Thrombosis – a clot in your veins or arteries - can occur while you are travelling. In fact, long-distance travel can increase your risk of developing thrombosis. This risk is higher for those travelling more than 4 hours at a time and remains for the first 2 weeks following travel. While many DVTs are symptomless and cause no further complications, they are potentially life threatening – so being aware of the risk and preventing them is important. It is especially important for people already at risk of developing DVTs to be aware of the added risk of long-distance travel.

Long-distance travel can increase your risk of developing thrombosis by two to three-fold.

Why does travel increase your risk of a DVT?

Cramped seating and long periods of sitting can cause your blood to pool and form clots in your veins. Another reason is that the low oxygen and high-pressure conditions in planes dehydrates your body – which both contribute to the formation of clots.

Who is more at-risk of a DVT during long-distance travel?

Everyone – young, old, fit or unfit - is at risk of thrombosis during travel. Below is a list of factors that can increase your risk of developing a DVT:

  • Oral contraceptive use (especially those containing oestrogen)
  • Obesity
  • Infection
  • Heart disease
  • Hypertension
  • Recent major surgery
  • Recent trauma – especially in lower limbs
  • Cancer
  • Age – older people have higher risk
  • Pregnancy, or recent pregnancy
  • Hormonal therapy
  • Certain conditions and deficiencies
  • Family history of or previous thrombosis
  • Smoking

How can you reduce your risk of a DVT while traveling?

  1. Wear compression stockings
    • Wearing compression stockings can reduce your risk by helping your blood flow from shallow to deep veins, increasing overall blood flow and reducing its ability to clot.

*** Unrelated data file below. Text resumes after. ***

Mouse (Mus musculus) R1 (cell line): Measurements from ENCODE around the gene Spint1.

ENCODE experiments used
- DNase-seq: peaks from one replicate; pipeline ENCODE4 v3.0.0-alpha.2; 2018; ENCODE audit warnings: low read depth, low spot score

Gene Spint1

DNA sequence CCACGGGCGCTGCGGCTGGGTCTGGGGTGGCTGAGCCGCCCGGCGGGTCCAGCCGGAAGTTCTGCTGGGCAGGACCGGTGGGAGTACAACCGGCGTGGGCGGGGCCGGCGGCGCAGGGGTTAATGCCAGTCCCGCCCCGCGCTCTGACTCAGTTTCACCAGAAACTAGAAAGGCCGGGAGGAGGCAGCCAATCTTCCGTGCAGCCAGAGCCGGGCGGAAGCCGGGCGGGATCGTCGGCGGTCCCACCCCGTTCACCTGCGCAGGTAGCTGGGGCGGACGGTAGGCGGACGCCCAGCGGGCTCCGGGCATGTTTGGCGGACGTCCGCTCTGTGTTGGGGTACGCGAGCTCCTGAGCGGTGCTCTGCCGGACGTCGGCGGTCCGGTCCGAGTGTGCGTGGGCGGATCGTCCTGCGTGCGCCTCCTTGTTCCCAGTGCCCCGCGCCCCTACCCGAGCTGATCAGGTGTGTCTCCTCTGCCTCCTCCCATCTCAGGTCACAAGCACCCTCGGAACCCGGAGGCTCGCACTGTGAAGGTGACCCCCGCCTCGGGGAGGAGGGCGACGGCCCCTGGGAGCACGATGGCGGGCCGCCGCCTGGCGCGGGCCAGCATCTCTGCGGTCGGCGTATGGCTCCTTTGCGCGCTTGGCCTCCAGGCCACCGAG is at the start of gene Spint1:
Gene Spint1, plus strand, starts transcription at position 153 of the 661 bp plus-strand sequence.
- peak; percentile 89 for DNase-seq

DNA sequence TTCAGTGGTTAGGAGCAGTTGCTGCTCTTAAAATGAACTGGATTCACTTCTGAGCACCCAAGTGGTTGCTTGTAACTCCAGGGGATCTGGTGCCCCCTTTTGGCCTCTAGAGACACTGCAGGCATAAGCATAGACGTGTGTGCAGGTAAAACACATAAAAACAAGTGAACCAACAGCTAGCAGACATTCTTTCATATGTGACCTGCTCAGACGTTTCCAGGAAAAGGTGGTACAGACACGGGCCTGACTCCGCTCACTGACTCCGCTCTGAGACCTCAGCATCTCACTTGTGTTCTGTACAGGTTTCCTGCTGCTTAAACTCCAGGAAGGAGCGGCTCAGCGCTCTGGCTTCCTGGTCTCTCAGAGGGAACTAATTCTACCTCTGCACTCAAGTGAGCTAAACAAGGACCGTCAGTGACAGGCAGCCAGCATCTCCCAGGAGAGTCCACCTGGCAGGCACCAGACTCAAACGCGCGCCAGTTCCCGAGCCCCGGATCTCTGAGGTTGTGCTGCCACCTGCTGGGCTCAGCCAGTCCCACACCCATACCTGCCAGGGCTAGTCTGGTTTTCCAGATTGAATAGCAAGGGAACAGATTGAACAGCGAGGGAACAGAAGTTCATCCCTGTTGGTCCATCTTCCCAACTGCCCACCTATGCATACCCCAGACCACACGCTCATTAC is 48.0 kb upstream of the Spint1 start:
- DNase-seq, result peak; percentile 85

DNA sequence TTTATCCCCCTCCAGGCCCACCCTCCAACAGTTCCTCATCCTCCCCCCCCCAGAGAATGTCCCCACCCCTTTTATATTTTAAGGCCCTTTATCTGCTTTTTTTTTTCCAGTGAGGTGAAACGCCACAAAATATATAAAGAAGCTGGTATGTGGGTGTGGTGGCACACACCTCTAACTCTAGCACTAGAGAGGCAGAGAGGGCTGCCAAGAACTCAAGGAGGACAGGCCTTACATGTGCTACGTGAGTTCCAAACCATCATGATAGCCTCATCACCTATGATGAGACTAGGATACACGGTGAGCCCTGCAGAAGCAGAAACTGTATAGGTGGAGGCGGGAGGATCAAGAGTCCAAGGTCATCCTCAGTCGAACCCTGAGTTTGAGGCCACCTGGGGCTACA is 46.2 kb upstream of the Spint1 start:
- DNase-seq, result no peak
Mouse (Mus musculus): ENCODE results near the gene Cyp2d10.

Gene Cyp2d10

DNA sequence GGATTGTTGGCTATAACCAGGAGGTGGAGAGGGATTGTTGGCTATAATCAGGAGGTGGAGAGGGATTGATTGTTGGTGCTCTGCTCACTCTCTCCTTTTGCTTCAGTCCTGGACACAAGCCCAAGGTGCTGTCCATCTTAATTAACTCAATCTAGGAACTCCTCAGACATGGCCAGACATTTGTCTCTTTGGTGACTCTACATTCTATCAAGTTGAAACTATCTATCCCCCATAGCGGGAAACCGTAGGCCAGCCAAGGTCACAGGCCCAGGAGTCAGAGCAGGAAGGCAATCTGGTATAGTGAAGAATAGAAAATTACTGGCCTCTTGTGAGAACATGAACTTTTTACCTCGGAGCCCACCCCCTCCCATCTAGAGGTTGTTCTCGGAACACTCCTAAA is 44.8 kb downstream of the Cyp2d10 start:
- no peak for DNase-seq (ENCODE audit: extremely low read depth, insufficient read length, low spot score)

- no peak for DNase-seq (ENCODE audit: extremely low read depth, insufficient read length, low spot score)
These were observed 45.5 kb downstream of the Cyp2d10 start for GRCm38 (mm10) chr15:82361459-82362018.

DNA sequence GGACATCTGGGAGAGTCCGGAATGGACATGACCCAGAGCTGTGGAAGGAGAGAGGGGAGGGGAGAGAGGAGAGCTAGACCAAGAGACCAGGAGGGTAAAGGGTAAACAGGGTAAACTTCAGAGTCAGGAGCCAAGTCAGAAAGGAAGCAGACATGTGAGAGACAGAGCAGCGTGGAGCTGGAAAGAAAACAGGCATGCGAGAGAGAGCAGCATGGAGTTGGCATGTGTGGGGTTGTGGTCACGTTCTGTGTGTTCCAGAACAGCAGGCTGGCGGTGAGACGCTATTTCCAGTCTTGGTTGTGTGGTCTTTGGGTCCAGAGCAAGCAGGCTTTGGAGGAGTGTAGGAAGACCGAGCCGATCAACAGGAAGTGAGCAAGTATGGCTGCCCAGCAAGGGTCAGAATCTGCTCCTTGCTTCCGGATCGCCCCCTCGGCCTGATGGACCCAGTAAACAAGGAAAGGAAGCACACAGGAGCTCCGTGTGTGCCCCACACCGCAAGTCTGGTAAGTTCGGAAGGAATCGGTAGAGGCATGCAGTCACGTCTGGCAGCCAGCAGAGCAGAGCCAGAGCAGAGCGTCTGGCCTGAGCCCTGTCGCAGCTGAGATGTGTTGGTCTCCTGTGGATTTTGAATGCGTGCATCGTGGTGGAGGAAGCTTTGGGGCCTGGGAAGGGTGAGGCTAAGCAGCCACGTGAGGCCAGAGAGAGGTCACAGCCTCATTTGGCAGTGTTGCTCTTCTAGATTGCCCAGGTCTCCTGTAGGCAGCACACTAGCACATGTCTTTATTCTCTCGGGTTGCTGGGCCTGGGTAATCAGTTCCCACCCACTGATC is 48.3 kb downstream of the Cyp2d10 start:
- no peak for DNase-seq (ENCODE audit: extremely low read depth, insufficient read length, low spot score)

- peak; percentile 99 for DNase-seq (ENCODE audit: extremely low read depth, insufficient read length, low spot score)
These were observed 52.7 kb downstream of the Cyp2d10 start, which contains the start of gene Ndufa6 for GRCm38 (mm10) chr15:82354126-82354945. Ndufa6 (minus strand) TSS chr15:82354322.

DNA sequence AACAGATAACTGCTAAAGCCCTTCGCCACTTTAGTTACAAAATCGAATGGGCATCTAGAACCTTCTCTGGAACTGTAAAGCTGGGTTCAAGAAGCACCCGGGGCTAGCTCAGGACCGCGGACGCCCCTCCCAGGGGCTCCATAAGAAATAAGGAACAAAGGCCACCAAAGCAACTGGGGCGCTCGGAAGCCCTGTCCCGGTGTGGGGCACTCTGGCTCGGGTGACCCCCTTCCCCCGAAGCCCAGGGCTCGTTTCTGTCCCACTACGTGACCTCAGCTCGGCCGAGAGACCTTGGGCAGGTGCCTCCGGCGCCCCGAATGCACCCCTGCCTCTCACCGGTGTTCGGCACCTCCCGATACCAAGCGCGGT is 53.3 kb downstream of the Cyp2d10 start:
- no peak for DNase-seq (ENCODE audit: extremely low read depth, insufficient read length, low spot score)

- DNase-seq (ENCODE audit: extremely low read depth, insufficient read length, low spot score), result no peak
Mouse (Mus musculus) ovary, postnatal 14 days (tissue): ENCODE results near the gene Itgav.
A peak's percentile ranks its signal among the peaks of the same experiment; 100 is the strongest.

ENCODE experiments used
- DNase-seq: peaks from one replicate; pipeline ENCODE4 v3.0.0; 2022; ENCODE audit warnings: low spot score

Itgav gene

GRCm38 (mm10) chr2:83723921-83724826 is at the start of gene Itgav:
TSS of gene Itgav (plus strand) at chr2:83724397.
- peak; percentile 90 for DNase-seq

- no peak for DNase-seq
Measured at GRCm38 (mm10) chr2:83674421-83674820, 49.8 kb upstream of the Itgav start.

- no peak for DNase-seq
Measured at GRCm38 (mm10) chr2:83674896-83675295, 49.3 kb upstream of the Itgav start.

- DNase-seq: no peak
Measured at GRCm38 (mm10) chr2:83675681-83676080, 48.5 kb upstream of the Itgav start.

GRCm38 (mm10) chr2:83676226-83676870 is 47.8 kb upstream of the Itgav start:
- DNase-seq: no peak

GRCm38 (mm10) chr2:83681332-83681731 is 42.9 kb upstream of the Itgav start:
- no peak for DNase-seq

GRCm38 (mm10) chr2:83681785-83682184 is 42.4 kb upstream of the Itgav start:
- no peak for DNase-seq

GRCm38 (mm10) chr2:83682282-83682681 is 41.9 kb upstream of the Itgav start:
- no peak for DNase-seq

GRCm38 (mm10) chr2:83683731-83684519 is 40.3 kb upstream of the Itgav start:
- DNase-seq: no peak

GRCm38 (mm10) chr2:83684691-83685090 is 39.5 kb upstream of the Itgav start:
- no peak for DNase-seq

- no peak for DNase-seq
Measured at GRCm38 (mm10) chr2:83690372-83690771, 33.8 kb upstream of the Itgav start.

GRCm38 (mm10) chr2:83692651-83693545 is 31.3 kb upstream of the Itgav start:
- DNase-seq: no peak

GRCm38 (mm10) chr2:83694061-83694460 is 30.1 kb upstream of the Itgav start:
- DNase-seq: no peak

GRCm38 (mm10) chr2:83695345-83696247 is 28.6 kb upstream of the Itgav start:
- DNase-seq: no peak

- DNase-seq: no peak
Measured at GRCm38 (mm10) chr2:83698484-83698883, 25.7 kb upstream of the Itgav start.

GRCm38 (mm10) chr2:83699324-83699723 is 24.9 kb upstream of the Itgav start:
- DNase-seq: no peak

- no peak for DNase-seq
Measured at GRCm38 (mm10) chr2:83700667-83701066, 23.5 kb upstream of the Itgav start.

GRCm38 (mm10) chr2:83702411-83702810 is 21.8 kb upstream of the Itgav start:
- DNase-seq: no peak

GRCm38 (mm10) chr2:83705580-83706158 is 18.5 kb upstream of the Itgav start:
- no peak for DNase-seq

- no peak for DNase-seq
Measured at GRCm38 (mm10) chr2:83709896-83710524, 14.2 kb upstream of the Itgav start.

2. Move around!
    • Clots are more likely to form when you are stationary for a long time, so once every hour or so try to walk around. If you can’t walk around, learn the easy foot exercises below to help increase blood flow through your legs.

  1. Avoid crossing your legs or wearing clothes that are too tight
    • Crossing your legs and tight clothes restrict blood flow and cause your blood to pool where it is more likely to form a clot.
  2. Avoid alcohol
    • Alcohol will cause your body to become even more dehydrated than it already is during a flight. This will make blood clots more likely to form and increase your risk of a DVT.
  3. Stay hydrated!
    • Drinking plenty of water will allow your blood to flow more easily and help to prevent the formation of blood clots

Symptoms of a DVT

The symptoms of a deep vein thrombosis include:

  • Swelling of a limb (usually one leg)
  • Leg pain
  • Red or blue skin discolouration
  • Warmth


If you are concerned about the possibility of developing thrombosis during travel, speak to your doctor about your risks and options.

Deep vein thrombosis (DVT) and pulmonary embolism (PE) FAQs:

What are the chances of developing another thrombosis (deep vein thrombosis or DVT)?

The risk of having a DVT is higher for someone who has already had one. However, this risk is different for everyone – depending on your medical history, family history, and more.

Will my swelling go away?

The swelling may remain for some time. Compression stockings can help to increase blood flow and reduce swelling, as well as help to prevent any complications from the DVT.

What are the warning signs of a DVT or pulmonary embolism (PE)?

See above.

What should I expect after a PE?

After a PE it is common to experience shortness of breath as well as mild pain or pressure – especially during exercise or deep breathing. These symptoms will improve over time, and mild exercise can help you to recover more quickly.

Who should I tell that I am taking blood thinners?

Your doctors, nurses, dentist, or other healthcare practitioners.

Who should I tell that I have had a blood clot?

Any doctor or healthcare professional that is caring for you, including if you are hospitalised for any reason.

Is it okay to exercise after a blood clot?

You must talk to your doctor about whether and how much you should exercise. Mild exercise such as walking and swimming can be beneficial to increasing circulation and reducing swelling.

Is it okay to travel after having a blood clot? How long should I sit at one time?

Yes – but try not to sit for more than an hour at a time. Every hour get up and walk around whenever it is safe or perform seated exercises for several minutes. If you have had a DVT you might consider wearing compression stockings, wear loose fitted clothing, avoid alcohol, and stay hydrated. Your doctor might suggest taking blood-thinners if you are traveling long-distance.